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Polsinelli Polsinelli - Employee Benefits and Executive Compensation
         
 

April 2015

 

Highly Anticipated Proposed EEOC Guidance May Force Design Changes on Existing Wellness Programs

 
 
             
 

For more information about this alert, please contact:

 

Henry Talavera

214.661.5538

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Josephine Stewart Harvey

214.661.5542

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Anne Prenner Schmidt

312.463.6387

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Employee Benefits and Executive Compensation Leaders:

 

W. Andrew Douglass

Practice Area Chair

312.873.2933

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William P. Sweeney

Practice Area Vice Chair

312.873.3664

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On Monday, the Equal Employment Opportunity Commission ("EEOC") published much anticipated proposed regulations amending Americans with Disabilities Act ("ADA") regulations on employer wellness programs. Specifically, the EEOC provides guidance on how employers can legally incentivize employees to participate in wellness programs that include disability-related inquiries and/or medical examinations. Generally, in order to fit into the "voluntary" exception to the ADA's prohibition on medical exams and disability-related inquiries, employees may not be required to participate in a wellness program, and they may not be denied health coverage or otherwise disciplined if they refuse to participate. Employers also may not interfere with their ADA rights, or threaten, intimidate, or coerce their employees for refusing to participate in a wellness program or for failing to achieve certain health outcomes.

This week's EEOC publication clarifies that the ADA does not prohibit employers from providing incentives for employees to participate in wellness programs. Under the proposed EEOC rules, employers may offer incentives up to 30% of the total cost of employee-only coverage in connection with wellness programs. Wellness programs that must now be analyzed for acceptability under the ADA would include only programs requiring either a medical examinations or disability-related inquiry (e.g., a health risk assessment or biometric screening), or both.

Under the EEOC rules interpreting the ADA, a wellness program that includes any disability-related inquiries or medical examinations must be reasonably designed to promote health or prevent disease. This is consistent with the requirements of the wellness program regulations promulgated under the Health Insurance Portability and Accountability Act of 1996 (HIPAA), as amended by the Patient Protection & Affordable Care Act. The HIPAA wellness regulations only apply to certain group health plans.

If the EEOC rules are finalized as proposed, wellness programs should be reviewed in light of the following, among other rules:

  • Participatory programs that include medical examinations or disability related inquiries will be limited to the 30% maximum for incentives under the EEOC rules, even though the HIPAA wellness regulations do not impose a limit on the reward that may be given under a participatory-only program.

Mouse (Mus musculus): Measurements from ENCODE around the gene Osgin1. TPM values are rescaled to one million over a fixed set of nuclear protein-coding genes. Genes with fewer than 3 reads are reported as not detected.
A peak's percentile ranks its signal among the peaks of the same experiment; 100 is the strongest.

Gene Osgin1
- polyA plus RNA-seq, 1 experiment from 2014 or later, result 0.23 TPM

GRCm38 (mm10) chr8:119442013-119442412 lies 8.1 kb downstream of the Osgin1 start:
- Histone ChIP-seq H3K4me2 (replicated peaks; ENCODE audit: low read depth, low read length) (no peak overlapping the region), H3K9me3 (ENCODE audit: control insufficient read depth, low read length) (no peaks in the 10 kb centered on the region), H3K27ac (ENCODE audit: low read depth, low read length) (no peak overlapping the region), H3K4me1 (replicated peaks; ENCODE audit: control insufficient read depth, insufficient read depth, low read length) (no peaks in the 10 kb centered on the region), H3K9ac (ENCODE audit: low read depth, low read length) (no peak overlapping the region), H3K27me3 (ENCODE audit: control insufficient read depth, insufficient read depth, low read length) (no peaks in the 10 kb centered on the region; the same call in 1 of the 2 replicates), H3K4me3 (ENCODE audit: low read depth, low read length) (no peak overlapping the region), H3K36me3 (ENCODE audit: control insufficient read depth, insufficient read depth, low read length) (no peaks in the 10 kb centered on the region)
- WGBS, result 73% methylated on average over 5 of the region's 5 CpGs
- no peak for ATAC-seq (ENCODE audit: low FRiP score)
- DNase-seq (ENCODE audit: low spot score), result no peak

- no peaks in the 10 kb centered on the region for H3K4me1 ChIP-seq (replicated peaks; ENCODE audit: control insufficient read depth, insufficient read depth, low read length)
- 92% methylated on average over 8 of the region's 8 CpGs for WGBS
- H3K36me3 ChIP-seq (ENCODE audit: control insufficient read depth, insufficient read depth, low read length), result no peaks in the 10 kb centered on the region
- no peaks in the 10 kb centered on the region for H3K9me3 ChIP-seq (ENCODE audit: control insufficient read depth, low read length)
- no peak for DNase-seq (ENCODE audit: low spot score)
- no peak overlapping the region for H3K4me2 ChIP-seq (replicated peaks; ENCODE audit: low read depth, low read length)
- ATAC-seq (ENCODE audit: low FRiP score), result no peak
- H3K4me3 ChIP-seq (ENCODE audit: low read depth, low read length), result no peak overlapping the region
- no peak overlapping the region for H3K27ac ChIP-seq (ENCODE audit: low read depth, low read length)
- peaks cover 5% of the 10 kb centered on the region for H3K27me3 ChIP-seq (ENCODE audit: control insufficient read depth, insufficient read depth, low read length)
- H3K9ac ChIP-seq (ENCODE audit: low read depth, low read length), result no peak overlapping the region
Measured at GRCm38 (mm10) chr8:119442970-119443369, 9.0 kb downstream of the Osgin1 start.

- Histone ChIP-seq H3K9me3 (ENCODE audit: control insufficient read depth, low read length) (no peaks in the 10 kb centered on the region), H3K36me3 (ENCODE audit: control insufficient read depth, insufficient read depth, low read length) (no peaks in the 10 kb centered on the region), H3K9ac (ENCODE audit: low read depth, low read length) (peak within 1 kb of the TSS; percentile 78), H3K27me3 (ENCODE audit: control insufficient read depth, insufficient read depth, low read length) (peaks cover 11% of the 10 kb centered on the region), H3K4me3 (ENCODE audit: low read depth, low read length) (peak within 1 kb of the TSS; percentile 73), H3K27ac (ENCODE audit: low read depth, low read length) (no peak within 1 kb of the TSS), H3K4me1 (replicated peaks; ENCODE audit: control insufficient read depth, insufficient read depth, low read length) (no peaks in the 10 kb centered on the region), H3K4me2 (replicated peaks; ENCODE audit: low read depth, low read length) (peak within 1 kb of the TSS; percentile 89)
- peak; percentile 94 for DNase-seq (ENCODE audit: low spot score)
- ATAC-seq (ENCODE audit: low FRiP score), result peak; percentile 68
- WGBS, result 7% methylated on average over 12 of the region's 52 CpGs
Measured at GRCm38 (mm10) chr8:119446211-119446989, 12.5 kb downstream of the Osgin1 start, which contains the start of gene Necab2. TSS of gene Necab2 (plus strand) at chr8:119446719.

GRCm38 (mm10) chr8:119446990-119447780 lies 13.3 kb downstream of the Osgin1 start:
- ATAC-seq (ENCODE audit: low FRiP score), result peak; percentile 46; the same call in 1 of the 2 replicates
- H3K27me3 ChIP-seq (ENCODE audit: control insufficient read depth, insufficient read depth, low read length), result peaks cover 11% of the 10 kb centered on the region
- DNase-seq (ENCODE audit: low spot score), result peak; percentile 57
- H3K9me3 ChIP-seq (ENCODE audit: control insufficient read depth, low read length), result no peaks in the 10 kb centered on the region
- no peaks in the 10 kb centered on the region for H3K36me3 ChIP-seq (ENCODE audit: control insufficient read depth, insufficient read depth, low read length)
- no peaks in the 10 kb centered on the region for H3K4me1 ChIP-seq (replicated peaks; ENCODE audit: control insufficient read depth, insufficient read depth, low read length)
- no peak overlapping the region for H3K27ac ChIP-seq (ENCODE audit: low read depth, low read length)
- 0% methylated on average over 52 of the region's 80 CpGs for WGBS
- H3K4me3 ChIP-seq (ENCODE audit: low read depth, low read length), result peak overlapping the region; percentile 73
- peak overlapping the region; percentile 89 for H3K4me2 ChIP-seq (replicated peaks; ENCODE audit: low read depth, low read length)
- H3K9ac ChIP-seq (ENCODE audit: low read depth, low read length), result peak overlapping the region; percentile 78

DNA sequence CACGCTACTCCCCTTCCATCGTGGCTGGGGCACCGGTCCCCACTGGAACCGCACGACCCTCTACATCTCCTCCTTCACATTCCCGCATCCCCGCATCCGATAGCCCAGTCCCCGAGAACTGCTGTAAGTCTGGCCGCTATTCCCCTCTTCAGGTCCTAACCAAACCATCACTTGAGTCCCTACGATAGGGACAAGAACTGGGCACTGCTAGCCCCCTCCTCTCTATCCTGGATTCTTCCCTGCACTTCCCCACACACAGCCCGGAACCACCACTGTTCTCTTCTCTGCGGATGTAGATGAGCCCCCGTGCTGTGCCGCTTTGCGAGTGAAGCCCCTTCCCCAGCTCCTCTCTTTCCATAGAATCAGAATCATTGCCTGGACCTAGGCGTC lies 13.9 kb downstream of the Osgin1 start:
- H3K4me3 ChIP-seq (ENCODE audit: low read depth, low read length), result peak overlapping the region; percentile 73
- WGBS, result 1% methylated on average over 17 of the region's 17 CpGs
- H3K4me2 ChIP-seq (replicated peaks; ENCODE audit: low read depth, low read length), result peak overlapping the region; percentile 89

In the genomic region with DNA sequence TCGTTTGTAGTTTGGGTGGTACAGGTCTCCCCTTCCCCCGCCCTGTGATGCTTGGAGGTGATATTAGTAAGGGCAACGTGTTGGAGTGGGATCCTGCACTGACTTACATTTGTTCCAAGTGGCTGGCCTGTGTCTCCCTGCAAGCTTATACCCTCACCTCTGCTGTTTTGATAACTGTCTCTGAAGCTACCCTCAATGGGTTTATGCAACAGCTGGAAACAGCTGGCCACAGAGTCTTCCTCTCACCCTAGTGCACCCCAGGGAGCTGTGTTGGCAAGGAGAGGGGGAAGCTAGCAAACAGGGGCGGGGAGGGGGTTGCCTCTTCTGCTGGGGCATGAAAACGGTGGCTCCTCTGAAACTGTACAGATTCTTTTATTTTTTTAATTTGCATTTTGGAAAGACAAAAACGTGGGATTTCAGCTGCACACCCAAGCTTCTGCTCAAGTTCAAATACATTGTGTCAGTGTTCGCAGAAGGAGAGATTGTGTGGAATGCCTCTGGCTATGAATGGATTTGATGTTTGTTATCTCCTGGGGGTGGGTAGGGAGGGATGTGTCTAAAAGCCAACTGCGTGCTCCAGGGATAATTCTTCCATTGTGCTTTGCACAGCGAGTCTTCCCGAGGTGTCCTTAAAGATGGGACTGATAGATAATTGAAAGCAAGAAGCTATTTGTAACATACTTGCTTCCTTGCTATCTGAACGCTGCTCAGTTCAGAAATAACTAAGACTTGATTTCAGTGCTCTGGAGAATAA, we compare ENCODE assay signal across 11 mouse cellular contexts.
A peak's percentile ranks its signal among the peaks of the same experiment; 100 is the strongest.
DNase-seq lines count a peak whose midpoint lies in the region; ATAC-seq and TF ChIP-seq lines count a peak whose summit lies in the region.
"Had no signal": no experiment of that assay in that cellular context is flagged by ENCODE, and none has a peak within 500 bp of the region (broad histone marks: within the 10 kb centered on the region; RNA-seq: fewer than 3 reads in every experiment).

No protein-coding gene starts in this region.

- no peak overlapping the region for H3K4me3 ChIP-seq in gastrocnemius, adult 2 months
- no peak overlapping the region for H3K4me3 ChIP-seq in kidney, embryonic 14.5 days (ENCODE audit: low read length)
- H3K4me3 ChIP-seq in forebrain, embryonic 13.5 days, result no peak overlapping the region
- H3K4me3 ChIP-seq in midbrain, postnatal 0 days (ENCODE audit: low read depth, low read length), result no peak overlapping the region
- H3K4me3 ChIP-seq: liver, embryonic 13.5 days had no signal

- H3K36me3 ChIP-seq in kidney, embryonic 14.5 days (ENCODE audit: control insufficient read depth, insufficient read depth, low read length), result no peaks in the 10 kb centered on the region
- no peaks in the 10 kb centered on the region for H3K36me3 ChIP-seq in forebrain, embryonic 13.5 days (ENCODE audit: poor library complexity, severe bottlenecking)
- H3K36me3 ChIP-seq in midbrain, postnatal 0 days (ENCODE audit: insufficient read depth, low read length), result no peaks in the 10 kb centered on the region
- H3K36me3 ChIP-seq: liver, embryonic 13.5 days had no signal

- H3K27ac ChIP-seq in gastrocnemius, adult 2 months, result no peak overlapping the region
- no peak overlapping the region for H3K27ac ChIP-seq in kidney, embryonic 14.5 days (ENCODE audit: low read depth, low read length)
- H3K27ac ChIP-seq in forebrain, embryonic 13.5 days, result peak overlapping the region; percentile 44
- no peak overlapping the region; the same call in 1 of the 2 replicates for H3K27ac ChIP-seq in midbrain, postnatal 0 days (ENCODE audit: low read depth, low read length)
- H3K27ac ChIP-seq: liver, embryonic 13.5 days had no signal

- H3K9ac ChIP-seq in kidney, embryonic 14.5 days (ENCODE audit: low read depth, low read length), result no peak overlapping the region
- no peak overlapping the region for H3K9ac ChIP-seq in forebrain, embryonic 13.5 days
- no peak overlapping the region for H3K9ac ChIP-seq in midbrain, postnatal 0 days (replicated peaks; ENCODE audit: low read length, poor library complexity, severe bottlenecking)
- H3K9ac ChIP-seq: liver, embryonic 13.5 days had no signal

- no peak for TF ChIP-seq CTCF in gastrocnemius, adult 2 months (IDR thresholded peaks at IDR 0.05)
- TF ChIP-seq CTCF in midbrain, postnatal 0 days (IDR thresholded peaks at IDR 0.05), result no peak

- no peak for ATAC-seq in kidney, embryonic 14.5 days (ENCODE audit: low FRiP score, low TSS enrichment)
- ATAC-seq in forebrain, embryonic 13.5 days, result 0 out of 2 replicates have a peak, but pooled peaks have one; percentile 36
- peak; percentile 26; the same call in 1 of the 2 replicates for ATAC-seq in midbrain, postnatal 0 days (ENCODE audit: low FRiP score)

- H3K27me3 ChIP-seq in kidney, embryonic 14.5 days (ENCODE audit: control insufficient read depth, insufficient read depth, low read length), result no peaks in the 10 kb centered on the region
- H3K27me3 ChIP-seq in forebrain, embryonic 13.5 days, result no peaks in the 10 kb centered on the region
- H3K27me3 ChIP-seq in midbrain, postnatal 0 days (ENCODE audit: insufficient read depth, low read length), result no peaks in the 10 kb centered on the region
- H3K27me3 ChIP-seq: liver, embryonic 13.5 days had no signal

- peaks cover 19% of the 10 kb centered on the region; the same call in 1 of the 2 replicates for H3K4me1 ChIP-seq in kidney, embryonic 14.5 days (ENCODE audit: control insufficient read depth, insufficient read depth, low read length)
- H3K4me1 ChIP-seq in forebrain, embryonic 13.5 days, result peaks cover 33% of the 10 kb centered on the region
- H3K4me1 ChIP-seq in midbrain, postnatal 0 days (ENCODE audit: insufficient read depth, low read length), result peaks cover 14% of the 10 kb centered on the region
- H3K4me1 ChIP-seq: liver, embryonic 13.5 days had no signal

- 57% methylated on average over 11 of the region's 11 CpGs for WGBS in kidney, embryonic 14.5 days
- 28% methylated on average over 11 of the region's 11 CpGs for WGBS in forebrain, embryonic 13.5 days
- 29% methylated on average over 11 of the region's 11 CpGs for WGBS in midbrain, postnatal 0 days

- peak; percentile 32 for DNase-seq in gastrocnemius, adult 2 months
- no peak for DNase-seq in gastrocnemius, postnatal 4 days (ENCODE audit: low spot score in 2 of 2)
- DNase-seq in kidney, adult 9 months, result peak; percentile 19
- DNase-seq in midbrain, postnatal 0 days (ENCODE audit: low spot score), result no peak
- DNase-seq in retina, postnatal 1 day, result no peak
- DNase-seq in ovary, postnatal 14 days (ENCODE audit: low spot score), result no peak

• Tobacco incentives that include a medical examination (e.g., a blood test for the presence of nicotine) will be limited to the 30% maximum for incentives under the EEOC rules, rather than the 50% maximum that is generally allowable under the HIPAA wellness regulations. Tobacco incentives that are based on a simple affidavit of tobacco use will remain subject to the 50% incentive maximum provided under the HIPAA wellness regulations.
  • Although employers are not required to provide reasonable alternatives standards for participatory only programs under the HIPAA wellness regulations, they will be required to provide reasonable accommodations when necessary to allow disabled individuals to take advantage of these programs (e.g., a sign language interpreter to allow a deaf employee to participate in an educational seminar offered as part of a participatory wellness program).
  • Employers will be required to provide a new notice to participants when a wellness program that is part of a group health plan requires a medical examination or is otherwise disability related.
  • According to the preamble to the EEOC rules, the provisions of the EEOC rules (other than the new notice provision discussed above) apply to all wellness programs that include medical examinations or disability related inquiries, regardless of whether the wellness program is part of a group health plan. However, it is uncertain how some of the EEOC rules would be applied in practice; for example, it is unclear how the 30% limit on wellness program incentives would apply to a wellness program that is not a part of a group health plan. It may be that the EEOC will interpret the EEOC rules to prohibit any incentives that are not de minimis in the case of wellness programs not tied to a group health plan.

The EEOC will take public comments on its proposed regulations until June 19, before issuing final regulations. Please contact the authors or Polsinelli's Employee Benefits and Executive Compensation attorneys should you have any concerns regarding the possible impact of the proposed EEOC rules on your wellness program.

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* Law360, March 2014
** The American Lawyer 2013 and 2014 reports

 
 
             
 

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